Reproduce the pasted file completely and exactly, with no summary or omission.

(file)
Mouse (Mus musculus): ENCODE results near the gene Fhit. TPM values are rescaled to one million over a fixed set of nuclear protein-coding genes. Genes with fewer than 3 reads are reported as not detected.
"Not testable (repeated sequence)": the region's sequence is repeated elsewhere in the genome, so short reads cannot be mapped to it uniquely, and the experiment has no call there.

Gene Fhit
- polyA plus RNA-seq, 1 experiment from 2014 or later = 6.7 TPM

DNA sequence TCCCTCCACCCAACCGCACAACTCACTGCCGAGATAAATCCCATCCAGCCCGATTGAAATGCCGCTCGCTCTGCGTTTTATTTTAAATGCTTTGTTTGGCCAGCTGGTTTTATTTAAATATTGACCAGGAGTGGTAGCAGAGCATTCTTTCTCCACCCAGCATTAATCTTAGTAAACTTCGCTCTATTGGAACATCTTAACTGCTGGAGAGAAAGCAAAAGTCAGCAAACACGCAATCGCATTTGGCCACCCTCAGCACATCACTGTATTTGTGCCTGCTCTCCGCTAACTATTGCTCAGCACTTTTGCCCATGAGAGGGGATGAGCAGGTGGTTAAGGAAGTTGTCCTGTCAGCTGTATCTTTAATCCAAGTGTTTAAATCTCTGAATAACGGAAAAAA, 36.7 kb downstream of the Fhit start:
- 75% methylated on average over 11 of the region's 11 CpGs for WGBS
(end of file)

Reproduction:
Mouse (Mus musculus): ENCODE results near the gene Fhit. TPM values are rescaled to one million over a fixed set of nuclear protein-coding genes. Genes with fewer than 3 reads are reported as not detected.
"Not testable (repeated sequence)": the region's sequence is repeated elsewhere in the genome, so short reads cannot be mapped to it uniquely, and the experiment has no call there.

Gene Fhit
- polyA plus RNA-seq, 1 experiment from 2014 or later = 6.7 TPM

DNA sequence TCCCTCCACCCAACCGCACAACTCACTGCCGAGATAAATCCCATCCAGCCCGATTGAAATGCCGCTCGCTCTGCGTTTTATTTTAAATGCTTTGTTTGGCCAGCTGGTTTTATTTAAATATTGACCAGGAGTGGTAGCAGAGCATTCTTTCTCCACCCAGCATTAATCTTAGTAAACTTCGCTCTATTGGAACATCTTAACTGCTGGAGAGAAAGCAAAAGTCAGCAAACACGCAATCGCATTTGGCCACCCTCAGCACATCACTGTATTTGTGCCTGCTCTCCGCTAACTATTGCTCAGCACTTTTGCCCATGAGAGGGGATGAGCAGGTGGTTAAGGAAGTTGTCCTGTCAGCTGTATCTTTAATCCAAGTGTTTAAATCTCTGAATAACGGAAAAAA, 36.7 kb downstream of the Fhit start:
- 75% methylated on average over 11 of the region's 11 CpGs for WGBS